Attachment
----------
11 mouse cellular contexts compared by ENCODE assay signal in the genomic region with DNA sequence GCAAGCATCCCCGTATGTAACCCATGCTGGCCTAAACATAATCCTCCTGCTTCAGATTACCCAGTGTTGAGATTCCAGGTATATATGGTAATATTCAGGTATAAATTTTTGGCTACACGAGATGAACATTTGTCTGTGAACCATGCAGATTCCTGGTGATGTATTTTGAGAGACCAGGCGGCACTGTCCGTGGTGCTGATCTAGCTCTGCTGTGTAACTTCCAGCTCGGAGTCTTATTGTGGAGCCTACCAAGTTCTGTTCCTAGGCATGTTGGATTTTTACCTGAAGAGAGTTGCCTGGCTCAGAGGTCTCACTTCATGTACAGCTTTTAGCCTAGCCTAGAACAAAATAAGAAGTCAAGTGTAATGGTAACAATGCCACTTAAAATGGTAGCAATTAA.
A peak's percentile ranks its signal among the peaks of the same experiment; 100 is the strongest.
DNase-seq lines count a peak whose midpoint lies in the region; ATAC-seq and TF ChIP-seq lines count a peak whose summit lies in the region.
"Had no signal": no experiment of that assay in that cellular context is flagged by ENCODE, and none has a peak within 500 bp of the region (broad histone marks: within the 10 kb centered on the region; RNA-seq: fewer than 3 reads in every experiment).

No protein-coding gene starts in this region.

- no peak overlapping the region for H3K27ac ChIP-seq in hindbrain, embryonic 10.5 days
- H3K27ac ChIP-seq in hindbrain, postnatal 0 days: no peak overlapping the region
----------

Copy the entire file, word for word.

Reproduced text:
11 mouse cellular contexts compared by ENCODE assay signal in the genomic region with DNA sequence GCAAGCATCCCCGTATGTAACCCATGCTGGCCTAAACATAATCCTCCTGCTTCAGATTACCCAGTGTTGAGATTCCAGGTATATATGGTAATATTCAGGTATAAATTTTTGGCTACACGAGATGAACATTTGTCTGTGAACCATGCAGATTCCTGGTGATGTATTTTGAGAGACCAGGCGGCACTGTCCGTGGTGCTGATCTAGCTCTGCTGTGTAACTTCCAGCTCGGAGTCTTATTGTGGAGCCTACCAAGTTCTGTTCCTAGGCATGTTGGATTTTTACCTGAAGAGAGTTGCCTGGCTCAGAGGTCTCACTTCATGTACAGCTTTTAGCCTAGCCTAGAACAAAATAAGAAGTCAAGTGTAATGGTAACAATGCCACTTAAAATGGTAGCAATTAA.
A peak's percentile ranks its signal among the peaks of the same experiment; 100 is the strongest.
DNase-seq lines count a peak whose midpoint lies in the region; ATAC-seq and TF ChIP-seq lines count a peak whose summit lies in the region.
"Had no signal": no experiment of that assay in that cellular context is flagged by ENCODE, and none has a peak within 500 bp of the region (broad histone marks: within the 10 kb centered on the region; RNA-seq: fewer than 3 reads in every experiment).

No protein-coding gene starts in this region.

- no peak overlapping the region for H3K27ac ChIP-seq in hindbrain, embryonic 10.5 days
- H3K27ac ChIP-seq in hindbrain, postnatal 0 days: no peak overlapping the region